Futral also said Mississippi has been negatively impacted by the Confederate flag. “Every way you can look at it, our state has been impacted and affected. Economically… socially… governmentally… athletically… and morally and spiritually it has impacted our state.” Futral believes the state legislature can find a way to “write a new day” by adopting a new flag.
Mississippi State Flag at the State Legislature
Mississippi voted on taking the Confederate symbol off the state flag in 2001, but the proposition failed to garner enough support from voters (64 percent were against changing the flag). State representatives and Governor Tate Reeves are hesitant to make a top-down decision. Reeves has said the decision should be given to the general population via another statewide election.
However, other state leaders are ready to see the symbol go. Members of the Legislative Black Caucus, including Rep. Robert Johnson, are pushing for a vote in the state legislature before the current session comes to close on Friday. Speaking at a press conference on Tuesday, Sen. Angela Turner-Ford said “The emotional distress that the current flag perpetuates on people of color extends throughout the United States, casting us and having people to claim we are backwater and retrograde. We need a new brand, we need a new symbol.”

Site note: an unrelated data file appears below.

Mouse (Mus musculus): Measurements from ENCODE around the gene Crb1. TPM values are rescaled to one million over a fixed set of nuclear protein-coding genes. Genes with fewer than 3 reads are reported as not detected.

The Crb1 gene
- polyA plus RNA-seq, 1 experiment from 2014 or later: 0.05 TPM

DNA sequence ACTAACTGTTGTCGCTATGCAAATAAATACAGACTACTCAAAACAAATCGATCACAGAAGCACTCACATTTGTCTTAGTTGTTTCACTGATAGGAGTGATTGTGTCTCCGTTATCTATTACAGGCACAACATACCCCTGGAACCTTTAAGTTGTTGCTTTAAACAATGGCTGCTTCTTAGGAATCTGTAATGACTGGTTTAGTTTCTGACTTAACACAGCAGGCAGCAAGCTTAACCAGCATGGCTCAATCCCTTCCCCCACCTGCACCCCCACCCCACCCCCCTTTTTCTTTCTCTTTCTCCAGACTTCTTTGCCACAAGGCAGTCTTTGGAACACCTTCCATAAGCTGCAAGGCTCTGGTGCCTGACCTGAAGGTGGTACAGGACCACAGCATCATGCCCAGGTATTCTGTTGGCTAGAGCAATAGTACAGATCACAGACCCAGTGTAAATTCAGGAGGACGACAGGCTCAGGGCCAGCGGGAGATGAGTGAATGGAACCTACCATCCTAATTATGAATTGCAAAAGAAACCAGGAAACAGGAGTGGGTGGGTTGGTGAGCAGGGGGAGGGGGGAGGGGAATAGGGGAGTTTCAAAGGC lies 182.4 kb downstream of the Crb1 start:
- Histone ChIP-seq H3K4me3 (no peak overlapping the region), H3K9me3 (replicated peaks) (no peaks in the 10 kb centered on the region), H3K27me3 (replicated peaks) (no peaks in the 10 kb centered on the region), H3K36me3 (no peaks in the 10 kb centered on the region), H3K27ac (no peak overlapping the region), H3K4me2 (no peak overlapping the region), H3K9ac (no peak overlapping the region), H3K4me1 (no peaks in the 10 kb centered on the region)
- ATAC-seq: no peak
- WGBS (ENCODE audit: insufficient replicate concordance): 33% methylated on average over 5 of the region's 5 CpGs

Sen. Angela Turner-Ford making opening remarks. pic.twitter.com/7O2hzNpSst
— Gerald Harris (@GeraldHarrisTV) June 23, 2020
In 2016 at an annual meeting, the Southern Baptist Convention passed a resolution encouraging members of the SBC to discontinue the use of the Confederate flag. At the time, Russell Moore, the president of the SBC’s Ethics and Religious Liberties Commission (ERLC), said that the cross and the Confederate flag could not coexist: “the Cross and the Confederate flag cannot co-exist without one setting the other on fire. Today, messengers to the Southern Baptist Convention, including many white Anglo southerners, decided the cross was more important than the flag,” Moore wrote in a 2016 blog post.
The Mississippi Baptist Convention represents almost 600,000 people belonging to approximately 2,100 congregations. Parker said that while each Southern Baptist congregation is autonomous, he believes that the convention’s statement on the flag represents the majority of those congregations. Considering the entire population of Mississippi is around 3 million, their members represent a significant percentage of the state’s population.